Georgia for the first time in nearly a decade will pilot the use of paper ballots this November in a local municipal election, the first step toward what officials said could be a statewide switch to a new voting system.
Voters in Conyers will use the ballots along with new electronic record, voting and tabulating machines for a Nov. 7 election for mayor and two City Council seats.
If all goes as planned, it’s the first time voters — excluding absentee voters — will have cast ballots on a system with a paper component since 2008. Back then, officials attached paper spools for a local election on some of the state’s existing electronic voting machines but decided the process was too cumbersome to proceed.
It also sets the stage for conversations at the state Capitol about how Georgia can transition away from the aging election system it currently uses. The state last overhauled its system in 2002, at a cost of at least $54 million, when it committed to the now-familiar touch-screen direct-recording electronic voting machines, or DREs, that millions of voters here still use today.
At the same time, it eliminated a paper trail of recorded votes — something election experts now warn against.
“Purchasing a new voting system is no small matter,” said Georgia Secretary of State Brian Kemp, whose office is coordinating the pilot program with Rockdale County election officials. “This is a large investment for Georgia, but voting technology has progressed to the point where I feel comfortable inviting a vendor to demonstrate to Georgians a system that could last us for many years to come.”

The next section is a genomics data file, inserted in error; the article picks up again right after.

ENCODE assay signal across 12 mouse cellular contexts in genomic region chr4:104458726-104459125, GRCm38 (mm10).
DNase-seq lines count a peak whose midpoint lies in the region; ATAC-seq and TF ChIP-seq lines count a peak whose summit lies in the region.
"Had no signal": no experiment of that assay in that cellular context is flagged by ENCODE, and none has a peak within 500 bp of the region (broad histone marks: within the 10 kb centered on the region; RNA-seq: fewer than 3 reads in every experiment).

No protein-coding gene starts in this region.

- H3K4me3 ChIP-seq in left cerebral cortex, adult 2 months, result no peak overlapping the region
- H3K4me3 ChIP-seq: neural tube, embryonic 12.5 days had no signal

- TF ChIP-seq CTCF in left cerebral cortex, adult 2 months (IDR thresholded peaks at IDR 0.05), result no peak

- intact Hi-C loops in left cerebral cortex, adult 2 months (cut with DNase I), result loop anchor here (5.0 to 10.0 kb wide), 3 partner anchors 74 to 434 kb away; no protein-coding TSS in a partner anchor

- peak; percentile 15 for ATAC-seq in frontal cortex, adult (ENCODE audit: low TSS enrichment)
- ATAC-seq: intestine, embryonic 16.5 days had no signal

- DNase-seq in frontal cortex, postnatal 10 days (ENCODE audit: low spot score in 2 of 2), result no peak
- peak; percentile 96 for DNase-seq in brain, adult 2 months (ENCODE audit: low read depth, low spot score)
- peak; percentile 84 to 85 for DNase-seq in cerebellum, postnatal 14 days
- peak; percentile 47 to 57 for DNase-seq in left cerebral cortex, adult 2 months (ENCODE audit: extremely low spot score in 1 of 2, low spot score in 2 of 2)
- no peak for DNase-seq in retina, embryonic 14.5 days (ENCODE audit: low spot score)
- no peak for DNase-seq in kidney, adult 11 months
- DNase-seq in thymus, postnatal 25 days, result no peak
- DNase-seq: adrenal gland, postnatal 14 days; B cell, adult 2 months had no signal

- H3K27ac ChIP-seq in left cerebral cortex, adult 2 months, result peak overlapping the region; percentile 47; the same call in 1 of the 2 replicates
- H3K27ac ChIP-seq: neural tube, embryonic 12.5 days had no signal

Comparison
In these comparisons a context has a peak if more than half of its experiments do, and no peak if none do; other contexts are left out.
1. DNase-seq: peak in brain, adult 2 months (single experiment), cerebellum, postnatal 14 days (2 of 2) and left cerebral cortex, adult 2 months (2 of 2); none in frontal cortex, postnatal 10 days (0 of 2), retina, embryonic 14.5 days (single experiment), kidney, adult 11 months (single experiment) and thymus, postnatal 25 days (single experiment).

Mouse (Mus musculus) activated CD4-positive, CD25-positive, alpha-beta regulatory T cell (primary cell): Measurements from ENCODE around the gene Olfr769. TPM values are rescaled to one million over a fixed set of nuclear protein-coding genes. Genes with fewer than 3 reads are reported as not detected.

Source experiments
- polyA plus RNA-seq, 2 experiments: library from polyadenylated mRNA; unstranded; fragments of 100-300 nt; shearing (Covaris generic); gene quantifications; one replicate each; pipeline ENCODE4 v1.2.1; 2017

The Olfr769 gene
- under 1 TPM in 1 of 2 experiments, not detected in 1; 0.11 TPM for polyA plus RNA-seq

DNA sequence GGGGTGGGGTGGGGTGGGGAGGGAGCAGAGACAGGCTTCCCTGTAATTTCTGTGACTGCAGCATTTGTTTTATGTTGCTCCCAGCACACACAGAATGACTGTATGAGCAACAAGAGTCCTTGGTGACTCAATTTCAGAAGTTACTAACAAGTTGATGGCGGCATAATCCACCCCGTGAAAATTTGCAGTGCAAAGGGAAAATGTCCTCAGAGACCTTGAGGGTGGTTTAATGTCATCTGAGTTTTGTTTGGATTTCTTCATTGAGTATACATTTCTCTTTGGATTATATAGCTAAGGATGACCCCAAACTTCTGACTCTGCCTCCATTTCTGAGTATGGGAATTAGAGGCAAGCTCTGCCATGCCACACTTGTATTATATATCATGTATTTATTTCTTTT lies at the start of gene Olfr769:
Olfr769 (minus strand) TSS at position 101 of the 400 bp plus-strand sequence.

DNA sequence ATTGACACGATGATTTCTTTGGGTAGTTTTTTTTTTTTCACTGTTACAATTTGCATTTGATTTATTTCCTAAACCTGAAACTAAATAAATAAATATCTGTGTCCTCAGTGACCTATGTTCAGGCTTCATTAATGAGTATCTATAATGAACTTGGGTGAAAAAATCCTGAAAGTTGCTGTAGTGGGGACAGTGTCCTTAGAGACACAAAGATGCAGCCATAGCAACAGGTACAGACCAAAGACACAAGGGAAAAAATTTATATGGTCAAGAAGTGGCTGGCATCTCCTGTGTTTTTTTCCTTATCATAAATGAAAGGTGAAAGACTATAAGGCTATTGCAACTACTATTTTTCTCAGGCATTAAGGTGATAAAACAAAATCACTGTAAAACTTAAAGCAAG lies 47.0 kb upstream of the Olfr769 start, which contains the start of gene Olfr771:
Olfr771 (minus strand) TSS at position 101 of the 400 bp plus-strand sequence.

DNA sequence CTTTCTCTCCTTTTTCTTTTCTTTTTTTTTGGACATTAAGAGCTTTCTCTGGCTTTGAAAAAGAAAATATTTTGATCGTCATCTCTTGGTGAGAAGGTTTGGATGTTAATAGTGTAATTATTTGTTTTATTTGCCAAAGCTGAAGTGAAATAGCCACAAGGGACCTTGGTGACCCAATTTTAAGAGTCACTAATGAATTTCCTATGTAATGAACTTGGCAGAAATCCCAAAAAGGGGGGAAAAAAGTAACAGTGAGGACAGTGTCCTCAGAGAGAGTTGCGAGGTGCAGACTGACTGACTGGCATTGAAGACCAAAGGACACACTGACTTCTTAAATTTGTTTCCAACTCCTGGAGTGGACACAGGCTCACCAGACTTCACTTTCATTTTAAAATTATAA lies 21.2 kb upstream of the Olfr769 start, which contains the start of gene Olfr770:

Here’s how state officials told The Atlanta Journal-Constitution it will work:
- Voters will check in as usual, but election workers will use a new electronic system with voting rolls. That “poll book” imprints each paper ballot with a ballot number, which tells a voting machine what ballot to use for voting. No personally identifying information is otherwise on the ballot.
- Voters feed the ballot into a voting machine that has a touch screen (similar to the machines used today). Voters make their choice on the touch screen, and those choices are also thermally imprinted onto the paper ballot.
- When voting is complete, the ballots are ejected and voters can look over their choices. If they feel something is wrong, they can alert a poll worker who voids the ballot and starts the process again.
- Once finished, the ballot is then fed into a separate tabulation machine. The machine drops the paper ballot into a locked box while also digitally scanning and recording voters’ choices.
- All results are tabulated on a memory stick, which is then uploaded to the election reporting system. If a candidate requests a recount or if an audit is needed, officials have multiple options including doing one electronically, using the paper backups or both.
The system is made by Election Systems and Software, a Nebraska-based voting software and election management company that Georgia already works with. It’s also one that is used in other states including Arkansas, West Virginia and Tennessee, where voters have used the same configuration that will be tested in Georgia.